Psychology in dating
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Interpersonal attraction refers to positive feelings about another person. It can take many forms, including liking, love, friendship, lust, and admiration.
Many factors influence whom people are attracted to. They include physical attractiveness, proximity, similarity, and reciprocity:
- Physical attractiveness: Research shows that romantic attraction is primarily determined by physical attractiveness. In the early stages of dating, people are more attracted to partners whom they consider to be physically attractive. Men are more likely to value physical attractiveness than are women.
- People’s perception of their own physical attractiveness also plays a role in romantic love. The matching hypothesis proposes that people tend to pick partners who are about equal in level of attractiveness to themselves.
- Proximity: People are more likely to become friends with people who are geographically close. One explanation for this is the mere exposure effect. The mere exposure effect refers to people’s tendency to like novel stimuli more if they encounter them repeatedly.
- Similarity: People also tend to pick partners who are similar to themselves in characteristics such as age, race, religion, social class, personality, education, intelligence, and attitude.
- This similarity is seen not only between romantic partners but also between friends. Some researchers have suggested that similarity causes attraction. Others acknowledge that people may be more likely to have friends and partners who are similar to themselves simply because of accessibility: people are more likely to associate with people who are similar to themselves.
- Reciprocity: People tend to like others who reciprocate their liking.
Many researchers focus on one particular form of attraction: romantic love.
Researchers have proposed that romantic love includes two kinds of love: passionate love and compassionate love. These two kinds of love may occur together, but they do not always go hand in hand in a relationship:
- Passionate love: Involves absorption in another person, sexual desire, tenderness, and intense emotion.
- Compassionate love: Involves warmth, trust, and tolerance of another person. Compassionate love is sometimes considered to have two components: intimacy and commitment. Intimacy is the warm, close, sharing aspect of a relationship. Commitment is the intent to continue the relationship even in the face of difficulties. Researchers believe commitment is a good predictor of the stability of a relationship.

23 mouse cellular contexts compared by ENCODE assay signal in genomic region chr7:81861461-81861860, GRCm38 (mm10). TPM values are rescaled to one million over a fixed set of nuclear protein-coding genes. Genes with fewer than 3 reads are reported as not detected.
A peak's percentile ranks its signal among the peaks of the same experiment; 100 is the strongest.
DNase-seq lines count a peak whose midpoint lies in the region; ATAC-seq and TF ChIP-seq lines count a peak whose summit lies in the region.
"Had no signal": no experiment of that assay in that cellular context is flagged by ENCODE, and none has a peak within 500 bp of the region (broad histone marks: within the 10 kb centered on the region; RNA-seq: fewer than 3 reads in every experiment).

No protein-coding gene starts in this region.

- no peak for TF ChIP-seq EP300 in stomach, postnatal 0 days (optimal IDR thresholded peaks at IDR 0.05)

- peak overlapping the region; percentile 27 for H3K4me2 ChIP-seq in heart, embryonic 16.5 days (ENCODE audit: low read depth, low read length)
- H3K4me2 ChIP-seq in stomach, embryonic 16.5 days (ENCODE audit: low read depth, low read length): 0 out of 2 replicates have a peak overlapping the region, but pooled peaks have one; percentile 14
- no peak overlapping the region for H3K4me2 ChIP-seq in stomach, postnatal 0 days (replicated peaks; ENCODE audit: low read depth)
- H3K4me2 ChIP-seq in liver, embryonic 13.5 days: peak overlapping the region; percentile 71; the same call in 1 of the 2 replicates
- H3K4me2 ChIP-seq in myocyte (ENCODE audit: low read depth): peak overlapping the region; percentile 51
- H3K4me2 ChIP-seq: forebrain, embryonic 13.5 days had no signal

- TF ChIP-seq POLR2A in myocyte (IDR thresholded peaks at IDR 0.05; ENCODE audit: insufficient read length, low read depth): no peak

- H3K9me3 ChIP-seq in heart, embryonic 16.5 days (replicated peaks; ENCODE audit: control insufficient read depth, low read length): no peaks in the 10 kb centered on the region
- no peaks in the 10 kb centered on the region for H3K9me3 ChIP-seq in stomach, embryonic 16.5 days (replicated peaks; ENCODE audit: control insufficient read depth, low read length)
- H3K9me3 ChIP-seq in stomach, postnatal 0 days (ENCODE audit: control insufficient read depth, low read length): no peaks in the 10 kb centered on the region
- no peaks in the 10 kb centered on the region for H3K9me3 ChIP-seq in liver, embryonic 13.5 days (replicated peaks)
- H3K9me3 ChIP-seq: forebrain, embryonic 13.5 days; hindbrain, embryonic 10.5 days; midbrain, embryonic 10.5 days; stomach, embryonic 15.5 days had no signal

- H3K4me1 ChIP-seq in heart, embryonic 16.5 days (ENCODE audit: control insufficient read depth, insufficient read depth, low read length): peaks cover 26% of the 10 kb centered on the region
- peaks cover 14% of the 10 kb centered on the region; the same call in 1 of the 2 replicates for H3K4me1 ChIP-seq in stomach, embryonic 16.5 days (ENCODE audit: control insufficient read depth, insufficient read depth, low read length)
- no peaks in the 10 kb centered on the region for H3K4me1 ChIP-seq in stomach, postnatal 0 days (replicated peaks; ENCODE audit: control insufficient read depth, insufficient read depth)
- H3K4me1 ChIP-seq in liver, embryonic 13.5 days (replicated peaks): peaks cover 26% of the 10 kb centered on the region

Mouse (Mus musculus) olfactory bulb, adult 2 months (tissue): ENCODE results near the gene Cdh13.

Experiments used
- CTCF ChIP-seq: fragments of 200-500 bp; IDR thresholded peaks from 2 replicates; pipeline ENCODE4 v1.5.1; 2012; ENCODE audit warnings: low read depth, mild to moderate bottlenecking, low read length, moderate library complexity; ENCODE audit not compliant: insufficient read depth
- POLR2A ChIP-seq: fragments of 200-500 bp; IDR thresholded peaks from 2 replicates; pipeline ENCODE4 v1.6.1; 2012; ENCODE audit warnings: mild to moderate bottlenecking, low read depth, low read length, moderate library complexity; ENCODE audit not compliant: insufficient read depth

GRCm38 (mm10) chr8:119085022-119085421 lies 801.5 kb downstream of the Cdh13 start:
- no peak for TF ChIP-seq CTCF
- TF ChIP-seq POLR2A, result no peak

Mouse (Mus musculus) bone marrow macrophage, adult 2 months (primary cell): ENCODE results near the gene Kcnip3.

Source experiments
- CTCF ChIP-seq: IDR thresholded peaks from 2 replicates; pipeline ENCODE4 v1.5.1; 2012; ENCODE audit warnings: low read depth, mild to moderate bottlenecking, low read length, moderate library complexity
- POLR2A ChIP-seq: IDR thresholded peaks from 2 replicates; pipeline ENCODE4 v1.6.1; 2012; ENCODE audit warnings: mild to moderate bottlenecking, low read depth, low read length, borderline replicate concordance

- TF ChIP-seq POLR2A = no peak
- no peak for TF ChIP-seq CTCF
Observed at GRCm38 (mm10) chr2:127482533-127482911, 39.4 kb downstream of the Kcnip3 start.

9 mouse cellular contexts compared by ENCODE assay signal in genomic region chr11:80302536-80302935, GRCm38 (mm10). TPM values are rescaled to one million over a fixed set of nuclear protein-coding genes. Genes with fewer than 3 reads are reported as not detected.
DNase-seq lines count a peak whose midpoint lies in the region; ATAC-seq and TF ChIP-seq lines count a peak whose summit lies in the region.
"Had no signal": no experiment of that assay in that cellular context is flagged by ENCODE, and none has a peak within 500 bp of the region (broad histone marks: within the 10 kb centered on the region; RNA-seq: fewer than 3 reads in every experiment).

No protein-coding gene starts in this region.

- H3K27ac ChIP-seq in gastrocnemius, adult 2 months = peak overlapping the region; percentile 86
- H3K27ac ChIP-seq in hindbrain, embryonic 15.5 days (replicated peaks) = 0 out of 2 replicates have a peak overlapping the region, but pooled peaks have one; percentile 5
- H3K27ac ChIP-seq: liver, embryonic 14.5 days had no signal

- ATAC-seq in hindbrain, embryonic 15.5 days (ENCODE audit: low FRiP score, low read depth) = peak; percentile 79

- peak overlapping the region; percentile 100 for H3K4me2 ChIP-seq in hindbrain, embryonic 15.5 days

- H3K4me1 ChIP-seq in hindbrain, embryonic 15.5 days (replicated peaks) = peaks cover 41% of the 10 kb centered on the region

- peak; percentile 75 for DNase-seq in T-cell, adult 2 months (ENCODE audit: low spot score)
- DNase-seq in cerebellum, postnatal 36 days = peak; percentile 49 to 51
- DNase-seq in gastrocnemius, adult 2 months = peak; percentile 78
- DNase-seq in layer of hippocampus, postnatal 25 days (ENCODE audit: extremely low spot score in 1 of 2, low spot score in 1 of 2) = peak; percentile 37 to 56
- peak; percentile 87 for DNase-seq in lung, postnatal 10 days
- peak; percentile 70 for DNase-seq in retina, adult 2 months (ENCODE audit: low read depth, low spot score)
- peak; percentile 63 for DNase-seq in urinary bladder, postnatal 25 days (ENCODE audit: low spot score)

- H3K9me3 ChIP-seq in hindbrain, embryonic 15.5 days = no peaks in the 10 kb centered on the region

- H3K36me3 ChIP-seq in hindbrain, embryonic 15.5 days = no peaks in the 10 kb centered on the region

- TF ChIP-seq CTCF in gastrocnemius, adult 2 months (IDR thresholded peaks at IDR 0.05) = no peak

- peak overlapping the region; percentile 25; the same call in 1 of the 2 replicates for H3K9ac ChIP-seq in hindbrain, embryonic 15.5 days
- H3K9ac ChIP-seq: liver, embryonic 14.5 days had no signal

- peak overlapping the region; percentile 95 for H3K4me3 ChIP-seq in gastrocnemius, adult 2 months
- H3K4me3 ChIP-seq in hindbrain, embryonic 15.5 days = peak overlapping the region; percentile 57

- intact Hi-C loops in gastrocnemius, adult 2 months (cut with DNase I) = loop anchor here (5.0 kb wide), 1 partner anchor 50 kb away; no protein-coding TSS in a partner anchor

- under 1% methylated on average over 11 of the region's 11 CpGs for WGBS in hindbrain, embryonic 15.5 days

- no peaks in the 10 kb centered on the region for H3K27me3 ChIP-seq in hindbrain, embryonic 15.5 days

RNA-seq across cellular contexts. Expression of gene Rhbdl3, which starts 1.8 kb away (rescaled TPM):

Some researchers study the influence of childhood attachment styles on adult relationships. Many researchers believe that as adults, people relate to their partners in the same way that they related to their caretakers in infancy. (See Chapter 4 for more information on attachment styles.)
There are both similarities and differences among cultures in romantic attraction. Researchers have found that people in many different cultures place a high value on mutual attraction between partners and the kindness, intelligence, emotional stability, dependability, and good health of partners.
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Discover The Psychology Of Attraction
Is physical attraction a science or simply something we have to work at?
Ever wondered how and why you become attracted to someone or how to know if they're feeling the same way? And, for those of you with long-term lovers: How can you get back those first feelings of tingly chemistry? Beverly Palmer, Ph.D. and professor of psychology at California State University, Dominguez Hills, whose area of expertise includes the science behind attraction, love, sexuality and flirting, answers these questions and more. Read on, as she reveals the number-one sign of passion and five ways to rekindle it once it fades.
Greatest Sign of Passion
"The most important sign of attraction is mutual eye contact," says Palmer, who is also a spokesperson for the American Psychological Association. "This is a brief glance, initially. It is not a stare, because staring is hostile." If a woman glances at a guy and he notices, he'll probably glance back. In turn, the woman will probably look again, and if he's interested, he'll look again. This repeated volleying of eye contact is an indication of mutual interest and can lead to more body signals.
"When people's fear is increased, they tend to have the same hormones activated as the ones that are activated in sexual attractions. And you can interpret that reaction as, 'Oh, I feel closer to this person I'm with in this fearful situation,'" Palmer explains. Whether you're on a rollercoaster ride or watching a scary movie, being frightened can give you that rush that can cause you to grab for the person you're with.
The actual environment that you're in can affect your level of attraction, no matter what relationship stage you're in, says Palmer. "You can manipulate the situation to make the attraction stronger." For instance, when comparing dilated pupils to contracted pupils, people find the first—or wider pupils —to be a sign of interest and attraction. A candlelit setting or sitting by the fireplace—traditional romantic staples—can have this affect on eyes, says Palmer.
Not to fear if you're past the two-and-a-half year mark when passion may begin to fade—there is a way to recall those initial moments of stolen glances and tingling hand-holding. You have to remember to tune in to those sensual elements of touch, taste, sight, sound and smell. "A lot of times we just tune out—because we're so focused on our anxieties, stresses, thoughts—that we don't tune in."